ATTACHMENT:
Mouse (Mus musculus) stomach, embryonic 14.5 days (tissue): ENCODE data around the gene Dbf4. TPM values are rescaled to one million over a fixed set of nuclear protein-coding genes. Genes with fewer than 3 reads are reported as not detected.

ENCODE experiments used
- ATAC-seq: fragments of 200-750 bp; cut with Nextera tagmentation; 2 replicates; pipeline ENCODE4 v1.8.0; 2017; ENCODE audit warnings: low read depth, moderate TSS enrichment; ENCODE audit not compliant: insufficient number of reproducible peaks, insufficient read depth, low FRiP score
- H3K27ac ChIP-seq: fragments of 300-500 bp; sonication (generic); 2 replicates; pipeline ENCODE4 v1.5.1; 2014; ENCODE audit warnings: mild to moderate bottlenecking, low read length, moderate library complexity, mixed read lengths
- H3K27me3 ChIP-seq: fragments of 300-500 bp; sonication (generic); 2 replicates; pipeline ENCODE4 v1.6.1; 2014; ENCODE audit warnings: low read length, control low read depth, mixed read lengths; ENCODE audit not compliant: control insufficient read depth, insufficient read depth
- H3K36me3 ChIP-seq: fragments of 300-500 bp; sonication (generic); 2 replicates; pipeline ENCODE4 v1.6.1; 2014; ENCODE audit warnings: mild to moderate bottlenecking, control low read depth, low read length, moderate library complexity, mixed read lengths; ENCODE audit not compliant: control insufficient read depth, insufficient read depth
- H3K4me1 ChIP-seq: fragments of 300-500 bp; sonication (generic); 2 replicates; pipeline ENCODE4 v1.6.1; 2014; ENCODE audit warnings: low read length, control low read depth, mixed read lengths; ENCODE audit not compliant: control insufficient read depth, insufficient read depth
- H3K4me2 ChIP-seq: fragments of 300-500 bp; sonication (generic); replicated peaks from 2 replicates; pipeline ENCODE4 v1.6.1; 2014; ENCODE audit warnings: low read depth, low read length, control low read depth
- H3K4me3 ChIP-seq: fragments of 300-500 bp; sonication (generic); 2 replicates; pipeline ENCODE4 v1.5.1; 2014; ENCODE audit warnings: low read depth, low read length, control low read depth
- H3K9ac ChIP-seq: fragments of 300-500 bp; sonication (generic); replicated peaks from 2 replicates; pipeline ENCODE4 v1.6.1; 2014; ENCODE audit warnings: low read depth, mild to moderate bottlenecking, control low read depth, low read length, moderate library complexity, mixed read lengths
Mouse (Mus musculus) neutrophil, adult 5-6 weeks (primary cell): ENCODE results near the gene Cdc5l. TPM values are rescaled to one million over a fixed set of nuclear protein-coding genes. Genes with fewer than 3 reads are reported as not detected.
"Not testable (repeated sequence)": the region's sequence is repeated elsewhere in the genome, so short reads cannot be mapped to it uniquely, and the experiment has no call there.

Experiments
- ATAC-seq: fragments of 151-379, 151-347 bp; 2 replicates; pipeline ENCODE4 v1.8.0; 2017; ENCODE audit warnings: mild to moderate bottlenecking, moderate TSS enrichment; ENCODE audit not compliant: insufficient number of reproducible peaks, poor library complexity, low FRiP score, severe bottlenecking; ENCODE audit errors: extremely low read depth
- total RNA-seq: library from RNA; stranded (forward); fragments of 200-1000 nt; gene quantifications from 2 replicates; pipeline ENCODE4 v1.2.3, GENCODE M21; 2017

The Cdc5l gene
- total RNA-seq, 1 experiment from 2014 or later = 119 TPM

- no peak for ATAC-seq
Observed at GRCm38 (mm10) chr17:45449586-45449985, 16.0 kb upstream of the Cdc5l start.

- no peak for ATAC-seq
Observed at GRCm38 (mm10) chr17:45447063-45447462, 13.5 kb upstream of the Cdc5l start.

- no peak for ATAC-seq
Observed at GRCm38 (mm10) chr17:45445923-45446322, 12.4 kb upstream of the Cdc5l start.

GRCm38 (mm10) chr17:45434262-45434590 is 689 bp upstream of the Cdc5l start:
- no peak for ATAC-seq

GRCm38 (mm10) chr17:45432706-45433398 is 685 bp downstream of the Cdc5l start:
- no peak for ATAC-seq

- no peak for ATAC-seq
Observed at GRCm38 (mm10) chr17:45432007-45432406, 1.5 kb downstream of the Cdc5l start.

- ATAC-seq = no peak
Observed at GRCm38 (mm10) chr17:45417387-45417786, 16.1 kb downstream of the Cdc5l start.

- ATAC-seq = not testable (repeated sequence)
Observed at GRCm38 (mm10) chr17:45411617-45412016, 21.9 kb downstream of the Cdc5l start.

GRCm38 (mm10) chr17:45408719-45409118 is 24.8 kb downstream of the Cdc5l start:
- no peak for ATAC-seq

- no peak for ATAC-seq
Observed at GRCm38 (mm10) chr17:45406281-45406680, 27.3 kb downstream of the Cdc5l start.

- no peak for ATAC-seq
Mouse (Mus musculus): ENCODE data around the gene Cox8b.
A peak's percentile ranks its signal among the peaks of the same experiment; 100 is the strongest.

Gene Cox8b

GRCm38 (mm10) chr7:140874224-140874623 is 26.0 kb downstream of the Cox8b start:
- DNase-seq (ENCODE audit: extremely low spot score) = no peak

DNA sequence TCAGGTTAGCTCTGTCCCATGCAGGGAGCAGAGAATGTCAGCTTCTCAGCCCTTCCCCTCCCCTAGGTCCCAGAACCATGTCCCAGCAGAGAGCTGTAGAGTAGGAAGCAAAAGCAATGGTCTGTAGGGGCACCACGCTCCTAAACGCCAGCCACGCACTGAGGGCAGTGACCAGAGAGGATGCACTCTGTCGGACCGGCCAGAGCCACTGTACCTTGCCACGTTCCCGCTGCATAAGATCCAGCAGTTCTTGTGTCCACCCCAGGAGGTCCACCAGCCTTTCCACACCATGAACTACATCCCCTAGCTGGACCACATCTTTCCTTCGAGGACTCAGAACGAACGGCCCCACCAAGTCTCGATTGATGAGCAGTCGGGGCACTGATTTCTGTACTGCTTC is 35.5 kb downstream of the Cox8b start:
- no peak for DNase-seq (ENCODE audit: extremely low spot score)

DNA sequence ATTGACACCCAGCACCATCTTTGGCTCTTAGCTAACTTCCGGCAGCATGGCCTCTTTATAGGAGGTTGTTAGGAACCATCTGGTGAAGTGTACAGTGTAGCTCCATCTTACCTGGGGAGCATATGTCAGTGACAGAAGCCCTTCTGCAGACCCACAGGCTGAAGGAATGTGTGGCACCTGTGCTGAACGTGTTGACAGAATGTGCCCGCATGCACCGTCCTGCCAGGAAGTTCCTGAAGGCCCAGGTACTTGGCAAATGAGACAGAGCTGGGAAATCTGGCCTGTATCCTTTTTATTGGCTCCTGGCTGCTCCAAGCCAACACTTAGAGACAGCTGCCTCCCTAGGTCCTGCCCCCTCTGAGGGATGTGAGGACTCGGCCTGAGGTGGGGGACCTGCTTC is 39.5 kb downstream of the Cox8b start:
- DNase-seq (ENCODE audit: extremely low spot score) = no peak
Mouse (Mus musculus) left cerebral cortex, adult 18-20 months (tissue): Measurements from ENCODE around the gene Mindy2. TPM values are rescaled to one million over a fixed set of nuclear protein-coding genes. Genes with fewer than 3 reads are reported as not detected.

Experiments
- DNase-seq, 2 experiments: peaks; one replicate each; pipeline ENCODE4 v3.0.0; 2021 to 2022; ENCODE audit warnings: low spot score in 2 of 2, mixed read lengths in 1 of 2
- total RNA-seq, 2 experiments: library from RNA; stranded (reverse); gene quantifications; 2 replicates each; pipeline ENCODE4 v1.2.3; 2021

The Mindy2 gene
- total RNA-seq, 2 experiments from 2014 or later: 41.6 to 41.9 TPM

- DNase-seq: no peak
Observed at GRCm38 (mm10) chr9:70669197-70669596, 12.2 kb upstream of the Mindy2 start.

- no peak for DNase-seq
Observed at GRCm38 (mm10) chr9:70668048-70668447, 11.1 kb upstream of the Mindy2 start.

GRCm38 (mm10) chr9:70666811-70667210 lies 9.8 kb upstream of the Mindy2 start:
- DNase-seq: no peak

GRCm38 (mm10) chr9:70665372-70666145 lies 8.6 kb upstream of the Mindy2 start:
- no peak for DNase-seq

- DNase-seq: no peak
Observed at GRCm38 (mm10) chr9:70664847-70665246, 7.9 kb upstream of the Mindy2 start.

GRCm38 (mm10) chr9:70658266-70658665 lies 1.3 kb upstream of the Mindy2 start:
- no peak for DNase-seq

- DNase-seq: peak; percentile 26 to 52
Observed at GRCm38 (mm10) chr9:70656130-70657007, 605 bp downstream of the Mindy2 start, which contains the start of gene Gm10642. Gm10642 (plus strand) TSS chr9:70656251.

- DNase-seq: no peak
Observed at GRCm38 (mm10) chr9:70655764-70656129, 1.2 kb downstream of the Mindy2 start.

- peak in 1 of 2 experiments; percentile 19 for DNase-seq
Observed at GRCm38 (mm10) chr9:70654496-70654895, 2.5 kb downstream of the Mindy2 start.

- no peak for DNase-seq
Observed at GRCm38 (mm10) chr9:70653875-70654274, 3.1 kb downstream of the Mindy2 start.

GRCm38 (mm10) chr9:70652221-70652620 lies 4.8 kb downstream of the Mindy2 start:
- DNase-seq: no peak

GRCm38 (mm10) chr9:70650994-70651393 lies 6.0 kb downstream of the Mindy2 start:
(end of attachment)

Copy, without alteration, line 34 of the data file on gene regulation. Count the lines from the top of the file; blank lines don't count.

GRCm38 (mm10) chr17:45408719-45409118 is 24.8 kb downstream of the Cdc5l start: